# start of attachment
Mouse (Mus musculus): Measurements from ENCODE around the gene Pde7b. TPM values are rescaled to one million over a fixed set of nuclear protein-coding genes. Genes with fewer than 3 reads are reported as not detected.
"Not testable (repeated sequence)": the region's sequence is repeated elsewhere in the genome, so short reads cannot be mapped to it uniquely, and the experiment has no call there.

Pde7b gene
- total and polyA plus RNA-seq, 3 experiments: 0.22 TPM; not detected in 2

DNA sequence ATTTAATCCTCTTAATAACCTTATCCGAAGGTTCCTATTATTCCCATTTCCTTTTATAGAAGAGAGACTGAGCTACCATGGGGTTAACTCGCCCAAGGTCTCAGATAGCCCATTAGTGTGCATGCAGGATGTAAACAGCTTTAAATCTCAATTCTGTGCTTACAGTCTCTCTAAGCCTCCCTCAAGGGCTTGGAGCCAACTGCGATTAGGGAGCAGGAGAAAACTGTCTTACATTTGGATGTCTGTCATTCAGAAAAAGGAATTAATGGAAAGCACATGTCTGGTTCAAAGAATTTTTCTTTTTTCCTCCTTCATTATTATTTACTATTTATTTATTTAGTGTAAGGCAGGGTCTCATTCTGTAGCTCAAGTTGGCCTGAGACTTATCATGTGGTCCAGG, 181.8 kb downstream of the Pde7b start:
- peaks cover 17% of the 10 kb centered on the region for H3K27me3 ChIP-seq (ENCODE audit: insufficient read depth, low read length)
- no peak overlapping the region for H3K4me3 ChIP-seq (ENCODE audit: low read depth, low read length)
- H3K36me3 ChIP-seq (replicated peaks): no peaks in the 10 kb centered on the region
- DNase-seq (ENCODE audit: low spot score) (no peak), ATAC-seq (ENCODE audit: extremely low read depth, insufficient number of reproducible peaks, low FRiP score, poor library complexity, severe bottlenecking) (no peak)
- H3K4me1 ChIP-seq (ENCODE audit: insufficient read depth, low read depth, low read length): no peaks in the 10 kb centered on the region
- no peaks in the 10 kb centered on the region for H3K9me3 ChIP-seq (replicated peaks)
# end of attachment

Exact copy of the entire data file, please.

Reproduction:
Mouse (Mus musculus): Measurements from ENCODE around the gene Pde7b. TPM values are rescaled to one million over a fixed set of nuclear protein-coding genes. Genes with fewer than 3 reads are reported as not detected.
"Not testable (repeated sequence)": the region's sequence is repeated elsewhere in the genome, so short reads cannot be mapped to it uniquely, and the experiment has no call there.

Pde7b gene
- total and polyA plus RNA-seq, 3 experiments: 0.22 TPM; not detected in 2

DNA sequence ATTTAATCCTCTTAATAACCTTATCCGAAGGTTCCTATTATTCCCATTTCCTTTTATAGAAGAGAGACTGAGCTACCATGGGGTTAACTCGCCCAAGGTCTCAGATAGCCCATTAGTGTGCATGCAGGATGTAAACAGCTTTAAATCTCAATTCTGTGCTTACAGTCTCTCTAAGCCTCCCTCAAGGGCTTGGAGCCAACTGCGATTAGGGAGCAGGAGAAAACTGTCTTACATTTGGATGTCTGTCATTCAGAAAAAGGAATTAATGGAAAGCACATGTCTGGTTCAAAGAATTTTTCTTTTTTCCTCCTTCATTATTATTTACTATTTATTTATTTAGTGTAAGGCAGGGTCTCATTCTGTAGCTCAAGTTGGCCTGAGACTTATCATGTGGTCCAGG, 181.8 kb downstream of the Pde7b start:
- peaks cover 17% of the 10 kb centered on the region for H3K27me3 ChIP-seq (ENCODE audit: insufficient read depth, low read length)
- no peak overlapping the region for H3K4me3 ChIP-seq (ENCODE audit: low read depth, low read length)
- H3K36me3 ChIP-seq (replicated peaks): no peaks in the 10 kb centered on the region
- DNase-seq (ENCODE audit: low spot score) (no peak), ATAC-seq (ENCODE audit: extremely low read depth, insufficient number of reproducible peaks, low FRiP score, poor library complexity, severe bottlenecking) (no peak)
- H3K4me1 ChIP-seq (ENCODE audit: insufficient read depth, low read depth, low read length): no peaks in the 10 kb centered on the region
- no peaks in the 10 kb centered on the region for H3K9me3 ChIP-seq (replicated peaks)